So “should” teachers be trained? No, but those who can demonstrate competency deserve compensation.

  8. Joe Pickmann says:

    If schools are no longer allowed to discipline children in school, then why shouldn’t teachers be able to protect themselves?
    Half the problems stem from no or little discipline at school or home. Corporal punishment never killed anyone it just hurt for a short time. It made you respect authority and gave you an understanding that there are consequences for your actions. The LACK of respect these shooters have for teachers and other students is the result. Schools should not be a combat zone, but you will not make schools safer through electronic hardware it will only slow these people for a short moment. Locked doors never stopped burglars, do you honestly think it will stop someone as determined as a shooter? Shooters don’t care what will happen to anyone or anything, including themselves. If the teachers want to carry at this point by all means train them and let them protect themselves and their class.

    • Sarah says:

      I’m not sure there is a causal link between public acts of violence and lack of discipline as a child. If so, there would be a lot more public shootings. When we look at the perpetrators of these public shootings, many of them had documented mental health issues, as well as easy access to guns. While lack of discipline at home – and in society overall – could be one contributing factor, I predict it wouldn’t be as high as one might think.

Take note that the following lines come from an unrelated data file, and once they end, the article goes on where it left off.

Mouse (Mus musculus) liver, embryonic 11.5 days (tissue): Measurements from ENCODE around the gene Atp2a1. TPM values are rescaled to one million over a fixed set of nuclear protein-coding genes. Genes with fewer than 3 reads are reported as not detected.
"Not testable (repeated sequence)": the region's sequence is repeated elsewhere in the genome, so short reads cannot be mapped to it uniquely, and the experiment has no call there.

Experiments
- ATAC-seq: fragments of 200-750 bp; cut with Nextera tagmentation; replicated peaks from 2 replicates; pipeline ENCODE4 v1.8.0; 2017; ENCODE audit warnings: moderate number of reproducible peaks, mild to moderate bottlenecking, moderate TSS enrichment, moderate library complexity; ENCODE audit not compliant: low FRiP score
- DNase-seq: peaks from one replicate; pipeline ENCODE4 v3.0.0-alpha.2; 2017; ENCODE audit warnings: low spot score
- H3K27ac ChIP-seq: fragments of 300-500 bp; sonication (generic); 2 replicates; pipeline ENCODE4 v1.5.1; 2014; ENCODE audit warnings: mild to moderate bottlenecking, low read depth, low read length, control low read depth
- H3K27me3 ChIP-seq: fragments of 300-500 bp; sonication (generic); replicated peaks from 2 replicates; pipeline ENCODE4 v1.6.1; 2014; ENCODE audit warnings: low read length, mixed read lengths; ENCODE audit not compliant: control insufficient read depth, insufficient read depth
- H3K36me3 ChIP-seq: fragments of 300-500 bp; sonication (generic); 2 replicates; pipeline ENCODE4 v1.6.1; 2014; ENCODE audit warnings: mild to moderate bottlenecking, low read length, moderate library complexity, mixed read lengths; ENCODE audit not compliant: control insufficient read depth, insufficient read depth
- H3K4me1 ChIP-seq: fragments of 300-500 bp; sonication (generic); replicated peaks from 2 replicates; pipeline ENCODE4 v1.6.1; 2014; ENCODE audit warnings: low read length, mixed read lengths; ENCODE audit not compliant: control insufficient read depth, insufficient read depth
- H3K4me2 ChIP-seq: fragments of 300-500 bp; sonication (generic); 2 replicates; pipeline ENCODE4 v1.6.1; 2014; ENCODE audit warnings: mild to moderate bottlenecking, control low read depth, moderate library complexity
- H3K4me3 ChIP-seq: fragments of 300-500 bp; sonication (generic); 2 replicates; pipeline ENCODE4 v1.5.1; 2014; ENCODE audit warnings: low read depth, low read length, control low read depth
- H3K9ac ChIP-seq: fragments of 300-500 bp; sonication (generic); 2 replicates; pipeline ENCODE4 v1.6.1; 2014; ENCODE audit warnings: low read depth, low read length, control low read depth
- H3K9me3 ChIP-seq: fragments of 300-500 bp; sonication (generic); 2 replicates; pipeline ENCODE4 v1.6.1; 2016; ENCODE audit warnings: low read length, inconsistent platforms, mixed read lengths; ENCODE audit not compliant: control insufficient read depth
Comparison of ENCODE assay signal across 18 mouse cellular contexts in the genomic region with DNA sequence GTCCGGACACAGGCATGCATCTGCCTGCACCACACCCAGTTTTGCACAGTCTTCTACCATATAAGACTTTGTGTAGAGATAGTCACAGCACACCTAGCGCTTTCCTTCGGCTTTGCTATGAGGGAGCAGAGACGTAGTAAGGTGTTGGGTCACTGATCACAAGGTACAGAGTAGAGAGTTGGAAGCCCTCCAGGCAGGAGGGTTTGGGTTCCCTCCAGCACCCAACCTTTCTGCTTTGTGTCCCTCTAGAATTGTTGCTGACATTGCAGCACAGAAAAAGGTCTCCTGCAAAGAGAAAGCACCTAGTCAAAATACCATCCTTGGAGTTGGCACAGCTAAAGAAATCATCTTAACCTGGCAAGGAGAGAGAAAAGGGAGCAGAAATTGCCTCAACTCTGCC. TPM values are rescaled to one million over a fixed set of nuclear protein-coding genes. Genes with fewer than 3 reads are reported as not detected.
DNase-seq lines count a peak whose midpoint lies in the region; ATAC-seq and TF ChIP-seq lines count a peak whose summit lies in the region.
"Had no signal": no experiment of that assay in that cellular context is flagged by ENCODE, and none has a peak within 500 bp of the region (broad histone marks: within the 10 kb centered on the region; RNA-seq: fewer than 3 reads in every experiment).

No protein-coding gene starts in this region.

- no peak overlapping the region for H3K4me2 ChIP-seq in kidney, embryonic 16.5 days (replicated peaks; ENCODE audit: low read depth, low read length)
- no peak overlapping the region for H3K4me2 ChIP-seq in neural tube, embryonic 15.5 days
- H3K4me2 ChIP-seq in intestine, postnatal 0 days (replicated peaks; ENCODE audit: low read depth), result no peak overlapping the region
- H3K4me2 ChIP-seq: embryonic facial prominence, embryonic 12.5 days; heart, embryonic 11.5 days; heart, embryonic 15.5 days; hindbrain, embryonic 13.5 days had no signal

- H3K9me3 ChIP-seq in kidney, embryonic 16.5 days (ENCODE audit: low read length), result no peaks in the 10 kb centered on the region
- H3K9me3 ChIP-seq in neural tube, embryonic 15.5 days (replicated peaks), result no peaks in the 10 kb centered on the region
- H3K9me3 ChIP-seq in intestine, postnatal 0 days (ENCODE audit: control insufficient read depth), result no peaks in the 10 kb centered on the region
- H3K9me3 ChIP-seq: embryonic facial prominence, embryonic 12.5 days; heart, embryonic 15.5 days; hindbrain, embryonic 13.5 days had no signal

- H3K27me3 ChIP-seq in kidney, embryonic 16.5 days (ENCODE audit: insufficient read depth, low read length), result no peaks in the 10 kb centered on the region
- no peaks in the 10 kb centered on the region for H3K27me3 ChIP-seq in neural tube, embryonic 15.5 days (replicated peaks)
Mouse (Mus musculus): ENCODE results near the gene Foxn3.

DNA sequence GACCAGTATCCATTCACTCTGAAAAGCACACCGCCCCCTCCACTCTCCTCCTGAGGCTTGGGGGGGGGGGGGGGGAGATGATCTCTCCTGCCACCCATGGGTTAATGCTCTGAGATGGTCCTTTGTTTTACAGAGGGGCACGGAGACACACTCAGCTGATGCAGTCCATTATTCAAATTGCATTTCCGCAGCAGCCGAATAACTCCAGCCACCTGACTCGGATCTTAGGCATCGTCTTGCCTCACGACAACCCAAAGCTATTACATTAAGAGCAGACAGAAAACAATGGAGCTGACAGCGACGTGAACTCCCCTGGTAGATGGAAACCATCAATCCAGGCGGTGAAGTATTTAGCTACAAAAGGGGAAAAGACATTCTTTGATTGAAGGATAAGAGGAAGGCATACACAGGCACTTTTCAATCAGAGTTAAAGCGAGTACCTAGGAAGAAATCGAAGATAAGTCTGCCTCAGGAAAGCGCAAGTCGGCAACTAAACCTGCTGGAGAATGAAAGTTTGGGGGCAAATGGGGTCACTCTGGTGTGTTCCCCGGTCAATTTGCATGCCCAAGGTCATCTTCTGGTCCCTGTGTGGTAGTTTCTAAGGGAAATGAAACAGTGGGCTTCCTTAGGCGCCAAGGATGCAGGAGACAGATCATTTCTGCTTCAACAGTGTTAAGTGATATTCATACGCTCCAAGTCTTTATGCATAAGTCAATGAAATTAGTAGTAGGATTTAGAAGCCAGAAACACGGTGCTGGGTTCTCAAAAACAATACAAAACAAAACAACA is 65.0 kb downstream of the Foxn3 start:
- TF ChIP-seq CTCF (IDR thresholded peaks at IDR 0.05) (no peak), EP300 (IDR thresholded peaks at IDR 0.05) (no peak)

When experts have reviewed the timeline from Newtown, they have found that the shooter turned the gun on himself when he heard the police sirens coming. The calls to the police were triggered when he had to shoot out the door…because it was locked. While it is beyond comprehension that 26 people were killed that day, it could have been so much worse if he had been able to walk right through the door.

      • Joe Pickmann says:

        Like I said; the locked door did not stop the shooter. They will just slow them down. I was just saying that electronics is not the answer the doors still need to be locked by someone (electronic or mechanical). Somebody needs to be trained why not a teacher. I not saying every teacher needs to carry but, every teacher should be trained for some kind of defense for protection.
        Mental health can used by very few, you can’t tell me that the violence that we see in the metro areas is all due to mental issues or poverty. It is lack of respect for other humans. Again shooters don’t care. I see this here in Oakland, San Francisco, And San Jose everyday. Kids are being killed (7yrs old) because their cousin (19yrs old) happens to be a member of a gang. These are not not private; it’s public, they are in the streets. Its does not matter weather it is a school or theater or even a home. This maybe off subject but maybe mental health issues is just an excuse for our societies non-enforcement of morals. These morals don’t have to be religious; just commonsense.